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Current position of the SSV Corwith Cramer. Click on the vessel to view position history. Use the layer tools, top right, to change the map style or to view data layers. Dates and times use GMT (Greenwich Mean Time).

SEA Currents: SSV Corwith Cramer

November 21, 2015

Field Day and Fire Hoses

Holly Westbrook, B Watch, University of Connecticut

Oceans & Climate

Swab the Decks! The freshwater hose we use to rinse the decks, feat. Eben. Photo Credit: Katie Lyon

Ship's Log

21° 12.0’ N x 25° 43.0’ W

Description of location
High Seas, Canary Current

Souls on Board

Hello from the open ocean! Today has been a whirlwind—you don’t get Saturdays off while crossing the Atlantic on a tall ship. My watch had the morning watch, 0700-1300, and in a few hours we’ll be taking the mid watch, 2300-0300. I’m pretty excited because that is my favorite watch so far; I fall asleep really quickly afterward, though sometimes I sleep through breakfast. Even though we have this nice 10 hour gap in between, don’t get the idea that we’ve just been sitting here twiddling out thumbs. Today was our very first field day! We had three legged races, played capture the flag, and even hired a face painter! Okay, so that didn’t actually happen.

Field day means we clean the ship from head to toe, and it actually isn’t as bad as it sounds. The work is broken up between the watches and when we work as a team even a daunting task can be manageable. Plus, after we cleaned the ship we got to take a deck shower using the salt water fire hose. Even though it was a little intimidating at first it was really fun to scramble around with everyone trying to rinse the grim off without loosing our balance. Plus that thing has great water pressure.

An interesting thing about living on board is that I find myself enjoying pretty much everything, including the things that I hate doing to on land (a.k.a. cleaning and waking up early). Even when what you’re doing isn’t inherently fun you still know that at this very moment you’re doing something absolutely amazing: sailing in the open ocean and crossing the Atlantic. There’s really no way to ignore that this is going on, especially when the swells send you sliding across your bench. Plus it’s hard to be grumpy when work/class is repeatedly interrupted by dolphins and flying fish. There was also a rogue squid who made its way on deck a few nights ago, which was discovered via the very scientific process of me accidentally stepping on it.

So far one of the biggest challenges has been trying to plan coursework around watch hours. Even though we technically have fewer assignments than on land, we’re on a very tight schedules because of the watch hours. I usually procrastinate on my projects but that’s not really an option here. At my home institution if I needed to get something done I could just stay up super late and be ridiculously tired the next day. It didn’t really matter if I wasn’t fully functioning, or if I skipped a morning class. But that’s not an option here, people are relying on you to be awake and prepared. So yesterday I sat myself down and planned when I was going to work on what assignment for the entire six (well, five now) weeks, all based around my watches rather than actual days.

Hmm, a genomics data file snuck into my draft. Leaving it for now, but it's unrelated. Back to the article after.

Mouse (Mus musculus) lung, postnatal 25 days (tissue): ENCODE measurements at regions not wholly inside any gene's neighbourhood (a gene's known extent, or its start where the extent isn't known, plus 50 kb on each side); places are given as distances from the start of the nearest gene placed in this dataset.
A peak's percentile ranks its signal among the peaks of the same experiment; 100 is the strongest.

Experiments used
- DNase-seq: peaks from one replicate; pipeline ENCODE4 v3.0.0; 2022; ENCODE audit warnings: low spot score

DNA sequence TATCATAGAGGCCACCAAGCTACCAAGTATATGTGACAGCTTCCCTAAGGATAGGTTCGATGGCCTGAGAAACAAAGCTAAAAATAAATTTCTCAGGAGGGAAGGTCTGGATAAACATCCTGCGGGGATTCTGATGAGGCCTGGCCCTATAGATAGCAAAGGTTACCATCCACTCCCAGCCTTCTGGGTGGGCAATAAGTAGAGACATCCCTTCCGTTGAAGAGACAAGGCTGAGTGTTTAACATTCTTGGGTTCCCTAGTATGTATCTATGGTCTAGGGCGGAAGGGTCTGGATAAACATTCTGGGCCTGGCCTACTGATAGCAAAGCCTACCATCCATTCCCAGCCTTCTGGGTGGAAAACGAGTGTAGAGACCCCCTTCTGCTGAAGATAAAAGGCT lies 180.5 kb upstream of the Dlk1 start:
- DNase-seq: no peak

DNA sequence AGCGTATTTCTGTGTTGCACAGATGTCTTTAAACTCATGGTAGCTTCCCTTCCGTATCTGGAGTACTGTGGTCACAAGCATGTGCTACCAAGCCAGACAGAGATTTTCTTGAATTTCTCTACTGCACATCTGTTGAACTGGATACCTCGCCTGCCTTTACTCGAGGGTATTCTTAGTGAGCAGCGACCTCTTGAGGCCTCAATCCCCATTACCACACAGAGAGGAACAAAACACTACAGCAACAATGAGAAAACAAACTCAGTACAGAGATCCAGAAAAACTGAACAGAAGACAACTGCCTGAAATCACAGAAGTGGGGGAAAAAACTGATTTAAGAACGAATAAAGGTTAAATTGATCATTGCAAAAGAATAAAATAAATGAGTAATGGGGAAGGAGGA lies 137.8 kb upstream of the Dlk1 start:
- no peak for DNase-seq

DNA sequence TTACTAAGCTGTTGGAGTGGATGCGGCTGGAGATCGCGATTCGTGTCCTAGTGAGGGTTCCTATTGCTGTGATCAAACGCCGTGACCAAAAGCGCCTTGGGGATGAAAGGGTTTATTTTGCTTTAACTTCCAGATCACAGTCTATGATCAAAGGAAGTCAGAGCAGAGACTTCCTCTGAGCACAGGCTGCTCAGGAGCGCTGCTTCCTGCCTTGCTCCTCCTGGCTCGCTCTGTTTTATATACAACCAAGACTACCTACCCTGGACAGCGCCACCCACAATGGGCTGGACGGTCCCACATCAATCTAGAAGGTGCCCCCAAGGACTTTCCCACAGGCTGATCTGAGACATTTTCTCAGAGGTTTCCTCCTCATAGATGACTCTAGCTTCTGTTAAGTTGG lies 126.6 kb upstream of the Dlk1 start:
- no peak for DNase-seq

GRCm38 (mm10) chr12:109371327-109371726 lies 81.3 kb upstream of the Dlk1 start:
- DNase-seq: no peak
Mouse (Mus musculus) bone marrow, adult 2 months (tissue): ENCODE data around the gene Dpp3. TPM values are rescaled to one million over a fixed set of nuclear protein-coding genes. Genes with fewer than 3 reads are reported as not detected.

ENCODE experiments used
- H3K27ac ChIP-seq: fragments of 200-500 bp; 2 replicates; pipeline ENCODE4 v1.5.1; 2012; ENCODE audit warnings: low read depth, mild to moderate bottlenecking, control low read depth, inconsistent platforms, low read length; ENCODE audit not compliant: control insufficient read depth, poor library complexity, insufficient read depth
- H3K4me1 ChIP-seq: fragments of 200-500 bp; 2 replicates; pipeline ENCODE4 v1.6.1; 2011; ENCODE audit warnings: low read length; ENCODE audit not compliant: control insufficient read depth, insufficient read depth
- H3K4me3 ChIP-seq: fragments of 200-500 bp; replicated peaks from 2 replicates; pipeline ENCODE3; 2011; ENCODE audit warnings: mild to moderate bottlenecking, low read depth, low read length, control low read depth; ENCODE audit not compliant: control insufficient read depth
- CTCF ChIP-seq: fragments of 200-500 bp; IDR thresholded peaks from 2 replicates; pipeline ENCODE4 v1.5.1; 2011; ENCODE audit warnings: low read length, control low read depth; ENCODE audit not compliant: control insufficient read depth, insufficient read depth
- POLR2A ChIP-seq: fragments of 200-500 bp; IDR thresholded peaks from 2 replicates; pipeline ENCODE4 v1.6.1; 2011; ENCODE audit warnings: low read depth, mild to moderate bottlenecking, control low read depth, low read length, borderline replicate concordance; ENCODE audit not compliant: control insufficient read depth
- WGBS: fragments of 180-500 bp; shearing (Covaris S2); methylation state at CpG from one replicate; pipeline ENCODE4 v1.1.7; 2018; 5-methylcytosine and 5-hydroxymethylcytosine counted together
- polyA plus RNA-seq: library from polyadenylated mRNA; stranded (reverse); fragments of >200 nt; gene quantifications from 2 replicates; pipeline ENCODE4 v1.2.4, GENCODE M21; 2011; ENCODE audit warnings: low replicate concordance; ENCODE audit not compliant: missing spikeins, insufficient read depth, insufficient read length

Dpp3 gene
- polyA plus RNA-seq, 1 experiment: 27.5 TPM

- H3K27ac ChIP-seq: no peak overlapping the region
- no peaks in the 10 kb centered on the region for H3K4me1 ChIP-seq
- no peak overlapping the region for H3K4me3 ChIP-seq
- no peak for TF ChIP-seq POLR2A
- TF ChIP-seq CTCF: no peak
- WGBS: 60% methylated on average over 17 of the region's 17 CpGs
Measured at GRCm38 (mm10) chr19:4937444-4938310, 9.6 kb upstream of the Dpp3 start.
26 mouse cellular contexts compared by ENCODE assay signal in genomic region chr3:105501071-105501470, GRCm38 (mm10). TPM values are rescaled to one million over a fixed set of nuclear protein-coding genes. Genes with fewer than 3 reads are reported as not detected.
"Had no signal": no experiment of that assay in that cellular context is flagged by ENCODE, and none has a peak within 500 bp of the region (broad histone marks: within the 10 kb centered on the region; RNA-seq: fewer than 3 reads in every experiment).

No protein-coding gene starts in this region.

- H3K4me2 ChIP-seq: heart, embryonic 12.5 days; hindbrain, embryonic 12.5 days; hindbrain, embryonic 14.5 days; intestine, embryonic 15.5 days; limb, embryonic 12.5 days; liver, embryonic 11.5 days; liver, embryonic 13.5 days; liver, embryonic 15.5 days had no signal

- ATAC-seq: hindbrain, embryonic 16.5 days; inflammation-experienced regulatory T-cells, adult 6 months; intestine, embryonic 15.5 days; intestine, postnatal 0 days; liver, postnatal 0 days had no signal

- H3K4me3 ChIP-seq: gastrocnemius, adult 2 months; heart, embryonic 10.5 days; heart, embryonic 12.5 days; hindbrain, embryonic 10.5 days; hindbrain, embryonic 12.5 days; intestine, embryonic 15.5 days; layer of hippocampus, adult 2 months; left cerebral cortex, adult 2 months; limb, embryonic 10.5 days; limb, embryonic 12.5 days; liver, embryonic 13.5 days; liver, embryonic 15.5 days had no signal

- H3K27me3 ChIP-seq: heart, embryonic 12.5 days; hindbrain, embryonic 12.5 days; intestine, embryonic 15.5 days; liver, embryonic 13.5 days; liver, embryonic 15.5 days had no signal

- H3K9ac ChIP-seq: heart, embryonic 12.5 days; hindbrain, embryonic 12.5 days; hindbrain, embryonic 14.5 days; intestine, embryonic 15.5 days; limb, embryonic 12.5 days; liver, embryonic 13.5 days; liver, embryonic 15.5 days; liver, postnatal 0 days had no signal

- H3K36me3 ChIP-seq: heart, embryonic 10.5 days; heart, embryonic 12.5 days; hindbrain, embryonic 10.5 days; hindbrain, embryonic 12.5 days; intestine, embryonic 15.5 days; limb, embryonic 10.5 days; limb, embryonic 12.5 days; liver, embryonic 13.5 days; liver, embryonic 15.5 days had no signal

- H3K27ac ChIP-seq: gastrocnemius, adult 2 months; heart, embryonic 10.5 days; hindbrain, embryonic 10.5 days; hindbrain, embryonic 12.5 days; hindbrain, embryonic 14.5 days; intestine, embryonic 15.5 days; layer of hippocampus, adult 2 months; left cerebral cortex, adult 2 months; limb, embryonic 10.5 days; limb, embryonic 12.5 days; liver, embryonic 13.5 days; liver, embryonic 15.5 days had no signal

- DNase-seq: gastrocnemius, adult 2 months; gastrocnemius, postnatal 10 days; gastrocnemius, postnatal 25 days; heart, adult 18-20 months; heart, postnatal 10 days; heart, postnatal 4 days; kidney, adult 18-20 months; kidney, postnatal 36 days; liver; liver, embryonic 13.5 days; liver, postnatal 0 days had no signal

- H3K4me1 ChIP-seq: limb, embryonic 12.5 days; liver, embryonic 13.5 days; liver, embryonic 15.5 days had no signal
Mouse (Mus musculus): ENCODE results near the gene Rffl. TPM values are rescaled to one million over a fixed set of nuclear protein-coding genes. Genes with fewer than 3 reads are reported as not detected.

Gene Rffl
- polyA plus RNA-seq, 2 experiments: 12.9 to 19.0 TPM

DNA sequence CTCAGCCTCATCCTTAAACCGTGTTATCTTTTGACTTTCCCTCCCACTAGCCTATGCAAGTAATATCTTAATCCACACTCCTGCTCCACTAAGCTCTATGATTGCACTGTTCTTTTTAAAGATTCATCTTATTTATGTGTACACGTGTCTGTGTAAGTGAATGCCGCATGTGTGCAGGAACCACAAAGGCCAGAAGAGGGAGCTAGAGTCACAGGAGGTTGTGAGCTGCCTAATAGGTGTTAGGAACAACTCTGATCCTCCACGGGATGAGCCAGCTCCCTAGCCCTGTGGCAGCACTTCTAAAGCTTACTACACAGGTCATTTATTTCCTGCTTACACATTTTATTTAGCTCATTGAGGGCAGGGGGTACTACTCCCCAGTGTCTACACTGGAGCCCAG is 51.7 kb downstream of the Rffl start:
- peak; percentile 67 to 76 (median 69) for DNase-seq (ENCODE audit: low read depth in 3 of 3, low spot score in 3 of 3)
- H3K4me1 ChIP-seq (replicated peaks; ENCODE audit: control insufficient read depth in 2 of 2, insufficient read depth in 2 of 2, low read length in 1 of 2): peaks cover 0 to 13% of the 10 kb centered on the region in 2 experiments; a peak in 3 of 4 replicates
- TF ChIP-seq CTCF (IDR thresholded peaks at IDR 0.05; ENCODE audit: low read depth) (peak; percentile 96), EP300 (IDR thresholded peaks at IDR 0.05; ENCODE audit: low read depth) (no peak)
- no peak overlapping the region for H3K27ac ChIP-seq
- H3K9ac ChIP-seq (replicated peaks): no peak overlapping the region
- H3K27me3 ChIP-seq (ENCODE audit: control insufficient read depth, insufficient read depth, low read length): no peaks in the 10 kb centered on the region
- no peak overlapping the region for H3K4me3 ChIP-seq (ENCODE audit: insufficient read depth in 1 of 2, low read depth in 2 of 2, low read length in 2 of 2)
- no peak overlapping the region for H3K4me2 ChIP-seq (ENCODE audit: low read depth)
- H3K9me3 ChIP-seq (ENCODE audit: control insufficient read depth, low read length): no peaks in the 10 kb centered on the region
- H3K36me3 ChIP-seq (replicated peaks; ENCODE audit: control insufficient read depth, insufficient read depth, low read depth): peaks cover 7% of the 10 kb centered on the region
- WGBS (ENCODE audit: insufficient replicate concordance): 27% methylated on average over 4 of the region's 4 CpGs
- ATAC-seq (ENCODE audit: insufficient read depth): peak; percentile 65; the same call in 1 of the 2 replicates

I’ll be signing off now, but first I’ll give a shout out to my parents, my brother, my sisters, and my best friend Mary, I miss you all like crazy. Except you Anna, I opened your letter the other day and have never been more deceived in my life. I honestly feel that this trick was on the “fishing-pole in the pillowcase” level as far as victim distress goes. But the good news is I have five more weeks to think of a way to get you back.

Fair winds,

Categories: Corwith Cramer,Oceans & Climate, • Topics: c263  life at sea • (2) Comments
Previous entry: We Work While Dolphins Play    Next entry: Life at sea is SWELL


Leave a public comment for students and crew to read when they reach their next port and have access to the internet!

#1. Posted by andrea on November 23, 2015

So exciting to be able to get an idea of what life is like for you at sea. My first graders are happily watching the red arrow move across the ocean. They ask me everyday if they can see where your boat is. Yes, it’s now your boat. Love you!

#2. Posted by Crystal aka Sister-in-law lol on November 24, 2015

You go Holly! Oh my goodness, I read it thinking, “Wow, this sounds a lot like when Evan was a deck seaman in the Navy!” I’m sure it is a lot of work and very tiring. I think you will learn a lot about life and yourself on your time there. Good girl planning class work around watches! It will seriously help make life easier; I know from experience, minus watches. That was Evan’s job lol. smileThomas, Evan, and Tucker say hi!



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